I'm writing this post to counter persistent misinformation, even from what one would think are reliable sources.

I hope that some editor at USA Today sees this blog post and corrects this completely wrong story. This was the No. 1 result when we searched for an answer to the question last month in France. Yo Google, help me out here -- make my post with the correct information No. 1 please.

(Before I go further, here is the correct information from the official U.S. Customs and Border Protection site. I'll get into it in detail in a moment.)

Last month I had a long and frustrating argument at a duty-free shop in Lyon, France. I wanted to buy three raw-milk cheeses: a Roquefort, a Reblochon and a hunk of Beaufort. The clerk refused to sell them to me. She said I could not bring them into the U.S.

After insisting first that I was right, and second that the risk was mine not hers, I asked to speak to her supervisor. She also refused to sell me the cheese.

Most people would have given up. The supervisor in the duty-free shop must know U.S. law, right?


Wednesday, August 1, 2018

The most arrogant comment I have ever received

I have been writing for a while and have received all manner of rude comments, because that's the world we live in. But this complaint, sent to my editor at Wine Searcher, is breathtaking in its hubris.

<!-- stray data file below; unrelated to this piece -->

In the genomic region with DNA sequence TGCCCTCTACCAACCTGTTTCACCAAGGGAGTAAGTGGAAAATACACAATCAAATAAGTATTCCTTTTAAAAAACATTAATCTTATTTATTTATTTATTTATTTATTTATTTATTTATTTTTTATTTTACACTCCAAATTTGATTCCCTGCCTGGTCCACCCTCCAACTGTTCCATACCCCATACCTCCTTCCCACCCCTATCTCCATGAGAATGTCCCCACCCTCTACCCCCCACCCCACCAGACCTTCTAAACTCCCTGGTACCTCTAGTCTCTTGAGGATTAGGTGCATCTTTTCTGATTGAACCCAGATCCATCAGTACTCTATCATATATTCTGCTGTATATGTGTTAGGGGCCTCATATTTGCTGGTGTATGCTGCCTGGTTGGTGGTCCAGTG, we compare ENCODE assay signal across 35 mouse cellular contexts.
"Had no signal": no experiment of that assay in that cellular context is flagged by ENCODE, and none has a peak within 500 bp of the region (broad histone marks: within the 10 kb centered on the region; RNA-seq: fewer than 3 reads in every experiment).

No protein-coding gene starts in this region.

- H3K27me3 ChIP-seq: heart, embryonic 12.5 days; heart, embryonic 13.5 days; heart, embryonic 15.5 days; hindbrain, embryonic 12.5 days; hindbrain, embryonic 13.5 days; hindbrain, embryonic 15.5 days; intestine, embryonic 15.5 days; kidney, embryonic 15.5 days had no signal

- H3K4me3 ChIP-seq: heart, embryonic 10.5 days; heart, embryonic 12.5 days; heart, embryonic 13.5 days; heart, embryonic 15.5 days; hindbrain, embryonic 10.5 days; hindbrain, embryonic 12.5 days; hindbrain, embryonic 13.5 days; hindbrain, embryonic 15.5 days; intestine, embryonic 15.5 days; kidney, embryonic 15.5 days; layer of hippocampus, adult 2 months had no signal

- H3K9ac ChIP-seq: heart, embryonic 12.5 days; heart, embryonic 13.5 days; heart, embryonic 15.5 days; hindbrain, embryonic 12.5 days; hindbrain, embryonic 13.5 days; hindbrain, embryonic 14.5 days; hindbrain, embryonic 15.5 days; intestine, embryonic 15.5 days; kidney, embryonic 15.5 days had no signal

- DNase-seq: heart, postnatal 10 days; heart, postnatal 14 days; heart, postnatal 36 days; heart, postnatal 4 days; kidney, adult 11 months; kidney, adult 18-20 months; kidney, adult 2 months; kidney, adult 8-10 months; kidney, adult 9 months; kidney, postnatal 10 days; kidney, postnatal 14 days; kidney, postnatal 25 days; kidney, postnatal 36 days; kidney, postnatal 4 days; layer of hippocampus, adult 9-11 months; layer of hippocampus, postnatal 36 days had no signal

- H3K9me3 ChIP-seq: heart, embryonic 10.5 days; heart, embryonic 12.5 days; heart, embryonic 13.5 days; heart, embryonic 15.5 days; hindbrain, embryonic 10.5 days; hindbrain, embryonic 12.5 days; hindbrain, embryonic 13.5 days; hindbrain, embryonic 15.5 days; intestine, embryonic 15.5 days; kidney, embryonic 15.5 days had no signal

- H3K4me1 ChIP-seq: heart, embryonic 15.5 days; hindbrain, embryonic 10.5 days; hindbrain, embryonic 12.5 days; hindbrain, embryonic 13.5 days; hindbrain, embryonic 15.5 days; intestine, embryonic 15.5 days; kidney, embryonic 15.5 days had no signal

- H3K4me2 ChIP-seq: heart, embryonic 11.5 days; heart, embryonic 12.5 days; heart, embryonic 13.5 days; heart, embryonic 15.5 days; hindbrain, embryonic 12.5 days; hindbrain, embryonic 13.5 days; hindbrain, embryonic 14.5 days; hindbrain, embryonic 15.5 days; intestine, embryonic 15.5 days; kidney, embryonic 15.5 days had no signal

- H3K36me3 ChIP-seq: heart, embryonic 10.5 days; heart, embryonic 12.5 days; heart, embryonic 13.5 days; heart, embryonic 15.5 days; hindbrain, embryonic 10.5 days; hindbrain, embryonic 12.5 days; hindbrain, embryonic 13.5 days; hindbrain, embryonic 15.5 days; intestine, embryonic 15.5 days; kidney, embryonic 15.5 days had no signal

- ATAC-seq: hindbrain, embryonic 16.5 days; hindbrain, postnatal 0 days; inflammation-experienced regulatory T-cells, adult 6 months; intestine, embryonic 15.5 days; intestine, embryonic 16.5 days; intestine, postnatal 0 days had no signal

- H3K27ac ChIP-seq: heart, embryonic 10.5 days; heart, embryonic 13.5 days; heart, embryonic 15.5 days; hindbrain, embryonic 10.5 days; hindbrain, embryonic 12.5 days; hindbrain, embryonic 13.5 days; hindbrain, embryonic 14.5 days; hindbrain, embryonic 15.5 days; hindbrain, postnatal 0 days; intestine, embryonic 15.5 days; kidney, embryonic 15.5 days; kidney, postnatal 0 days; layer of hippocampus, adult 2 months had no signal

Here is the original article. You can note from the comments that it made a lot of people unhappy, although I think they (and the commenter below) are mostly upset about the confusing skein of often conflicting liquor laws in the United States.

My editor forwarded me the email below and asked if I wanted to respond. I said he could tell the person to jump to his conclusion, and "Mr. Gray says his life and yours would both be better if you read other stories you deem more worthy."

The more I looked at this email, the more I wanted to share it. I especially like the law quiz he wants me to administer to the beverage law attorney. But there are plenty of gems here; the emphasis at the end is mine. Please share my amusement.

"Unfortunately, with the latest article on Wine-Searcher Mr. W. Blake Gray fell below ground level in his journalistic ethics and professionalism.

In case he would be willing to rehabilitate himself in our eyes, please be kind and pass him to do the following: